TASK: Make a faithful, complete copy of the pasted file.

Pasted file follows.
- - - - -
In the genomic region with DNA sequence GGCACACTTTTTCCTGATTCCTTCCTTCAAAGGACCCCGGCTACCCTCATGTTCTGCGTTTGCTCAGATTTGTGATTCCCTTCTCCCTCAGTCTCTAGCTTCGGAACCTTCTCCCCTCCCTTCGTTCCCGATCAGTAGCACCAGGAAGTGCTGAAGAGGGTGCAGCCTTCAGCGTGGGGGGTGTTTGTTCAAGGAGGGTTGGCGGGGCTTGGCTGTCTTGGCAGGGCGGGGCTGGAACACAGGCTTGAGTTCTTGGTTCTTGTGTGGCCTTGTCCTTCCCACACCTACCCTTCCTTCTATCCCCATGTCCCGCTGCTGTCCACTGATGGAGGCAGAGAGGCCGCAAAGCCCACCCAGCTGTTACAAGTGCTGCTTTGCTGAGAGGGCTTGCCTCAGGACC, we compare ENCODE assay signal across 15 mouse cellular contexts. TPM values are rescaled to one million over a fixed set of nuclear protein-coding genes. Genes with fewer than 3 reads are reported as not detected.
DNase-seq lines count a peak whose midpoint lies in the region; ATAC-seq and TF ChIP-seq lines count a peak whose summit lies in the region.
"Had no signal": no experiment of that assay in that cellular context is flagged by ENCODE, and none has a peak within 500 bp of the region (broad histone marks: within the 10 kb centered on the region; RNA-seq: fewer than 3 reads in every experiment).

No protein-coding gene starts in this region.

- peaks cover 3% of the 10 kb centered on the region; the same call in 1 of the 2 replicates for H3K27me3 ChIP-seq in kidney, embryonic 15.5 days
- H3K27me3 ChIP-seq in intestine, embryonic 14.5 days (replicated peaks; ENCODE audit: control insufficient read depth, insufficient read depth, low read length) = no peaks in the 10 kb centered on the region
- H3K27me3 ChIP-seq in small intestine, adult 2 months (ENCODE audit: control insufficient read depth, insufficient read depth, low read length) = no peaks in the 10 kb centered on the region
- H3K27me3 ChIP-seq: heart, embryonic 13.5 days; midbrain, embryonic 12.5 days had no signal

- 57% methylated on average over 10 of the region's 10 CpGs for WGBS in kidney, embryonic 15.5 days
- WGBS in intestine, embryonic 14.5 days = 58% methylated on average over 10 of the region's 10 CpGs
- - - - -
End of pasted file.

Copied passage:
In the genomic region with DNA sequence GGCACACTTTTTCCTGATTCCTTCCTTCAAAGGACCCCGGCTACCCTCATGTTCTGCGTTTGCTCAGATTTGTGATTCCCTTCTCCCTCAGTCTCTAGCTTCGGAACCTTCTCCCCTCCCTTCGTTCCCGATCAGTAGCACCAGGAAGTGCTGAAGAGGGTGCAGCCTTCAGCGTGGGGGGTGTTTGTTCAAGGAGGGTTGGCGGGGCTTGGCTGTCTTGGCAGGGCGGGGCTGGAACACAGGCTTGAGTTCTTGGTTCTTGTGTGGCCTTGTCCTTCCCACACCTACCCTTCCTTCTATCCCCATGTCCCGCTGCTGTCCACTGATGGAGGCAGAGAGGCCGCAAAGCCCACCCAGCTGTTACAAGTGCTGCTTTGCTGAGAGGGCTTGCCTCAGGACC, we compare ENCODE assay signal across 15 mouse cellular contexts. TPM values are rescaled to one million over a fixed set of nuclear protein-coding genes. Genes with fewer than 3 reads are reported as not detected.
DNase-seq lines count a peak whose midpoint lies in the region; ATAC-seq and TF ChIP-seq lines count a peak whose summit lies in the region.
"Had no signal": no experiment of that assay in that cellular context is flagged by ENCODE, and none has a peak within 500 bp of the region (broad histone marks: within the 10 kb centered on the region; RNA-seq: fewer than 3 reads in every experiment).

No protein-coding gene starts in this region.

- peaks cover 3% of the 10 kb centered on the region; the same call in 1 of the 2 replicates for H3K27me3 ChIP-seq in kidney, embryonic 15.5 days
- H3K27me3 ChIP-seq in intestine, embryonic 14.5 days (replicated peaks; ENCODE audit: control insufficient read depth, insufficient read depth, low read length) = no peaks in the 10 kb centered on the region
- H3K27me3 ChIP-seq in small intestine, adult 2 months (ENCODE audit: control insufficient read depth, insufficient read depth, low read length) = no peaks in the 10 kb centered on the region
- H3K27me3 ChIP-seq: heart, embryonic 13.5 days; midbrain, embryonic 12.5 days had no signal

- 57% methylated on average over 10 of the region's 10 CpGs for WGBS in kidney, embryonic 15.5 days
- WGBS in intestine, embryonic 14.5 days = 58% methylated on average over 10 of the region's 10 CpGs